What Is an ISP?
Your ISP is your internet service provider. It is the company that provides you with access to the internet and often provides you with a router, too.
Most countries and locations have several ISPs to choose from, each with different subscription plans, access technology, and connection speeds.
In addition to providing individuals and businesses with access to the internet, ISPs can also offer data center and cloud services, entertainment software, email accounts, and other software packages.
Since the development of smartphones and mobile data services, many phone carriers and telecommunications companies are also ISPs.
The largest ISPs will maintain their own web servers and typically own the network infrastructure in their region.
It controls your access to the internet, which means your ISP can see everything that you do online. It knows important information like your IP address, your geolocation, and the DNS queries your devices make when using the internet. It is also capable of seeing and examining all unencrypted traffic that goes to and from your router and the wider internet.
Examples of Internet Service Providers
Most of the world’s largest ISPs are also telecommunications companies that offer a multitude of services.
For example, AT&T is the largest ISP in the United States. In addition to broadband internet, it offers telephone and mobile data services, as well as telecommunications and networking equipment.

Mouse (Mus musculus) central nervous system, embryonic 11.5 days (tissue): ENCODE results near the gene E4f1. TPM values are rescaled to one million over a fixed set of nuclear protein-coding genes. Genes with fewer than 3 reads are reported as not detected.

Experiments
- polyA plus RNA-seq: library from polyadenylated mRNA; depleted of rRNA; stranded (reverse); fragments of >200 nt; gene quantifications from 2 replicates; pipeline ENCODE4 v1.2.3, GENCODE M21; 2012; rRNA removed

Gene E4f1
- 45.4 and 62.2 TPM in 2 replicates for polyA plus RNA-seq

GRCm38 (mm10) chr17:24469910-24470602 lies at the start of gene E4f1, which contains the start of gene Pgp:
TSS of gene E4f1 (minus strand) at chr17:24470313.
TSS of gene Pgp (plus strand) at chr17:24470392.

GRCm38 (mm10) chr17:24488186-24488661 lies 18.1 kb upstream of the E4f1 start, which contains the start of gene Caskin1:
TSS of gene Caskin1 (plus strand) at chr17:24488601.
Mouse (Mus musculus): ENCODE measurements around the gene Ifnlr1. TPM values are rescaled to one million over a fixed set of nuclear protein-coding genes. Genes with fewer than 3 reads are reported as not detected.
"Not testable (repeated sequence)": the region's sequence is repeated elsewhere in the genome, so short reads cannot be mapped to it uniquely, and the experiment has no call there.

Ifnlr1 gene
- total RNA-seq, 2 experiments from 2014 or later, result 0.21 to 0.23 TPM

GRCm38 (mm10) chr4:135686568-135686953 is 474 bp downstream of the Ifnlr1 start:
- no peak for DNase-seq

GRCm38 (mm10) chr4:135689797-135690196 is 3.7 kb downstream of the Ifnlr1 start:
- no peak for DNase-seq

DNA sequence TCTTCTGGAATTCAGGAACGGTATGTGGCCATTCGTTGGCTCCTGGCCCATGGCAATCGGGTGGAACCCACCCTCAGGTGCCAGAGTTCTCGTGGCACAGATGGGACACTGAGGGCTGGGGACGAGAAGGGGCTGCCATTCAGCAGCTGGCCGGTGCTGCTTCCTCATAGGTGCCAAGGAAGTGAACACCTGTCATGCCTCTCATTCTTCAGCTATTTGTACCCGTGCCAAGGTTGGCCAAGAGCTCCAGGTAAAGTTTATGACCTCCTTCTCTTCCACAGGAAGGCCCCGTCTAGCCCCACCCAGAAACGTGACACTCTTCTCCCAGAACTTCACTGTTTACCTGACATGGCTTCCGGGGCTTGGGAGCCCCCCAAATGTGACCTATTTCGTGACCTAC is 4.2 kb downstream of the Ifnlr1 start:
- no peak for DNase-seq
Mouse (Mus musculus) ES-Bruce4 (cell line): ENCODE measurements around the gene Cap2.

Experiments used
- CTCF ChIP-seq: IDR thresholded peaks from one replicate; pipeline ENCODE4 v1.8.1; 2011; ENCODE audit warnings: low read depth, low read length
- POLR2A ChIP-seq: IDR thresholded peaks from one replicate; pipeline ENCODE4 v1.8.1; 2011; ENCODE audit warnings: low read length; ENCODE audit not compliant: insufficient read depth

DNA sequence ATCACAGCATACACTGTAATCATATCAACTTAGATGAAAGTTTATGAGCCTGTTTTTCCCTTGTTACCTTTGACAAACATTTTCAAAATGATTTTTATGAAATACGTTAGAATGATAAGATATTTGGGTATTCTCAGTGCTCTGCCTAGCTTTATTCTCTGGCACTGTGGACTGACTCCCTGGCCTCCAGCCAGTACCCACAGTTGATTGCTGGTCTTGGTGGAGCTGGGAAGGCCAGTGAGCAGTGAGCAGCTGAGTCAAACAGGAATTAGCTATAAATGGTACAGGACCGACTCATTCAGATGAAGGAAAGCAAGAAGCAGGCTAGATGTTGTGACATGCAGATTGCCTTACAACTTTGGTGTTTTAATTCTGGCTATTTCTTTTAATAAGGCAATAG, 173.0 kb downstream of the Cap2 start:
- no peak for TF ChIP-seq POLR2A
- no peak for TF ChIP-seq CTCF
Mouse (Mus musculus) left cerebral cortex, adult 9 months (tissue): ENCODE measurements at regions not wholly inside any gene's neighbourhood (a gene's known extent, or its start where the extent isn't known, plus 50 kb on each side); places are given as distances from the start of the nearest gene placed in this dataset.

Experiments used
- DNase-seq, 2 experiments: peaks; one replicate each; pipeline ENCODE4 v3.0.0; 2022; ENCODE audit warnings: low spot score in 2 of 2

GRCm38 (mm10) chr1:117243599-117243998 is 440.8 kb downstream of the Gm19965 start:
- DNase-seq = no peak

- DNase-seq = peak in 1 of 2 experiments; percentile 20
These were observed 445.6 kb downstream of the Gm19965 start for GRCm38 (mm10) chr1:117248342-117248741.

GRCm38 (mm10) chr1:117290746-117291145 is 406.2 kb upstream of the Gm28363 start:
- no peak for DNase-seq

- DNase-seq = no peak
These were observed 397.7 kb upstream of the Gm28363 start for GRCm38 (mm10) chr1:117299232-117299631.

Other popular American ISPs include Verizon, Comcast, and Mediacom. In the UK, the biggest ISPs by market share include BT, Virgin Media, Sky, and Talk Talk.
What’s the Difference Between Your ISP and Your IP Address?
While they may sound similar, your ISP and your IP address are different things:
- Your ISP is your internet service provider. It is the company responsible for connecting your router to the internet and assigning you an IP address.
- Your IP address is your router’s unique identifier. It is a unique sequence of characters assigned to your network that can be seen by the websites you visit, apps you use, peers torrenting with you, and your ISP.
Your IP address is assigned to you by your ISP. When you browse the internet, it’s freely visible not just to your ISP, but to anyone else who knows how to look for it.
In other words, your IP address can be used to trace your activity back to your ISP and eventually your identity.
By using a VPN, you hide your IP true address from websites and snoopers and replace it with the IP address of a VPN server. Your activity will be encrypted and indecipherable, even to your ISP – although your ISP will still be able to see that you’re using a VPN.